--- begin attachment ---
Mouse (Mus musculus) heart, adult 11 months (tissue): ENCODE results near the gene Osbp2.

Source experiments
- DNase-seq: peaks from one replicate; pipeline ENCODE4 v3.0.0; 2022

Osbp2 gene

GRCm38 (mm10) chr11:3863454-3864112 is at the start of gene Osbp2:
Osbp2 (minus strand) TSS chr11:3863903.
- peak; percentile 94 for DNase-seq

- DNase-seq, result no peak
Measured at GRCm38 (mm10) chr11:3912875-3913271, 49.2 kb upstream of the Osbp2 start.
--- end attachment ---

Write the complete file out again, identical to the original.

Mouse (Mus musculus) heart, adult 11 months (tissue): ENCODE results near the gene Osbp2.

Source experiments
- DNase-seq: peaks from one replicate; pipeline ENCODE4 v3.0.0; 2022

Osbp2 gene

GRCm38 (mm10) chr11:3863454-3864112 is at the start of gene Osbp2:
Osbp2 (minus strand) TSS chr11:3863903.
- peak; percentile 94 for DNase-seq

- DNase-seq, result no peak
Measured at GRCm38 (mm10) chr11:3912875-3913271, 49.2 kb upstream of the Osbp2 start.